Tuesday, November 1, 2011

Hank Williams not only thing missing from MNF

So last night, a Monday night that happened to be Halloween, I went out with my 3-year-old, her in a fairy costume and her Mommy and I clutching our cold drink mugs, and proceeded to acquire likely every piece of candy on Earth. We got home, put the little one to bed, watched some TV and headed to sleep.

This morning I realized, "I picked the Chargers to win last night!" I had totally forgotten to switch over at some point to Monday Night Football. Turns out the Chargers lost because Philip Rivers couldn't handle a center-QB exchange late in the game with the score tied and San Diego in Kanas City's red zone. The Chiefs went on to win it OT.

And I missed it all. It wasn't the first time this season, either.

I'm old enough to remember the NFL pre-Sunday Ticket, when your choices of football games added up to three games at 1 and 4 p.m., a Sunday nighter on ESPN, and the Monday Night extravanganza on ABC, which was such a big to-do that the rival networks didn't put up much of a fight and yielded the nightly ratings to it. If you were a football fan, you tuned in for at least some of MNF, as if to keep a weekly appointment.

In the '80s and '90s, ABC didn't balance the coverage. If you were good, you played for Howard Cosell and Don Meredith and later Al Michaels, Frank Gifford and Dan Dierdorf. If you weren't, you didn't. They'd show you Cowboys-49ers or Raiders-Broncos every week, they didn't care. I remember it was a big deal during my freshman year of high school that the Eagles, who'd been gawdawful for about a decade, were playing the Giants on Monday night, their first ABC game in who-knows-how-long. The game had that play you see replayed every so often: Randall Cunningham rolled out to pass, got hit low by Carl Banks, almost went to his knees but put his hand down, got up and found Jimmie Giles in the back of the end zone.

It seemed like must-see TV at the time. It's different now. Maybe because you can go down to your local watering hole now and chances are every game will be on a different TV. Maybe because you can at least find the radio feed of your favorite team somewhere on the Internet no matter where you live. Maybe it's because Monday Night Football is now on cable (ESPN). I know everyone doesn't have cable, but if you don't you probably aren't watching much TV anyway. I always catch at least part of the Sunday nighter on NBC, then again I'd listen to Al Michaels read me the phone book. Plus, NBC has the power to "flex" a good game on a Sunday night and exchange it for a clunker; MNF doesn't have this, then again why did it seem like they never needed it back in the day?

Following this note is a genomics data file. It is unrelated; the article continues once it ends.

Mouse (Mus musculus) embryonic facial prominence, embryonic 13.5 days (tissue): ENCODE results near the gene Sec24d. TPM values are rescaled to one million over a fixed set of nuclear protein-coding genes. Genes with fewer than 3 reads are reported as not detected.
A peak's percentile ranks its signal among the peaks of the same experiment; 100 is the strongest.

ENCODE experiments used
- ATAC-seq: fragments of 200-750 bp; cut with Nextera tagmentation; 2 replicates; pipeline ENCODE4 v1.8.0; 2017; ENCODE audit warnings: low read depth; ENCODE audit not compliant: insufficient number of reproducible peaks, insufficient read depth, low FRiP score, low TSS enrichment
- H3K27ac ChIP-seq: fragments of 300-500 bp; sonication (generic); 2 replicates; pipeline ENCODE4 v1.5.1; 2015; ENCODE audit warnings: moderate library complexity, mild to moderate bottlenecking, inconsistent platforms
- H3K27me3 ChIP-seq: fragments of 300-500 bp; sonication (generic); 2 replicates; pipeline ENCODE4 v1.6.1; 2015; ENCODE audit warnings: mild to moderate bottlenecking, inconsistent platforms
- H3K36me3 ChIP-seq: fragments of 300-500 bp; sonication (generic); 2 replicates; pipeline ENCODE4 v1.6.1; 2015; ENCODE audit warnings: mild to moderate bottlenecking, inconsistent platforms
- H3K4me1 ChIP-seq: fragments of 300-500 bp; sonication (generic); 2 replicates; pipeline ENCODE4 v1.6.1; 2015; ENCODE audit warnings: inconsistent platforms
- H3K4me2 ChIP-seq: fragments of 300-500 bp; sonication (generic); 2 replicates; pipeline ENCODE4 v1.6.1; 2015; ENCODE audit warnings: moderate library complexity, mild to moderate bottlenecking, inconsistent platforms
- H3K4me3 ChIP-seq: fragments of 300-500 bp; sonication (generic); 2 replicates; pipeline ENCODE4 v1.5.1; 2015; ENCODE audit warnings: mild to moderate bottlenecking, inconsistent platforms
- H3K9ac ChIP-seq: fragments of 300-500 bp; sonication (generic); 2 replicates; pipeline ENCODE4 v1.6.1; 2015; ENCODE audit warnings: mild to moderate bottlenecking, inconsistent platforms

(In my case, maybe it's because the CBS Monday night shows are a hoot, and I won't make time to watch them on DVR later in the week. I still watch Two & A Half Men even though Charlie Sheen's no longer "Wwwwwwinning!" Hawaii Five-O is pretty good, too.)

While pro football is as good as ever, and I'm convinced that the NFL controls the universe, watching it when it's the only live sporting event on at that moment just doesn't seem as important as it used to be. According to the ratings, Hank Williams, Jr. isn't the only hombre to tell ESPN, "Adios, amigo."
One thing's for sure: I'll be watching Monday. No excuses. Chicago at Philadelphia. Say it with me folks: E-A-G-L-E-S EEEGULLLLZZZZ!!! That and the leftover Halloweeen candy will have me pretty wound up I imagine.


  1. MNF on ABC would have never picked a SD@KC matchup when NE@Pitt was available.

  2. MNF started to stop mattering when your viewing choices went from 3 to 50 to 50,000. Too many options, too many good shows battling for a piece of the ratings pie, and too much of the NFL spreading the wealth so that more teams play on Monday Night. The teams with national pull (Eagles, Pats, Steelers, G-men, Jets, Cowboys, Packers, Raiders, Colts (w/Manning only please) should be the only ones we see. KC/SD would have made a great Sunday @ 4 P.M. game.


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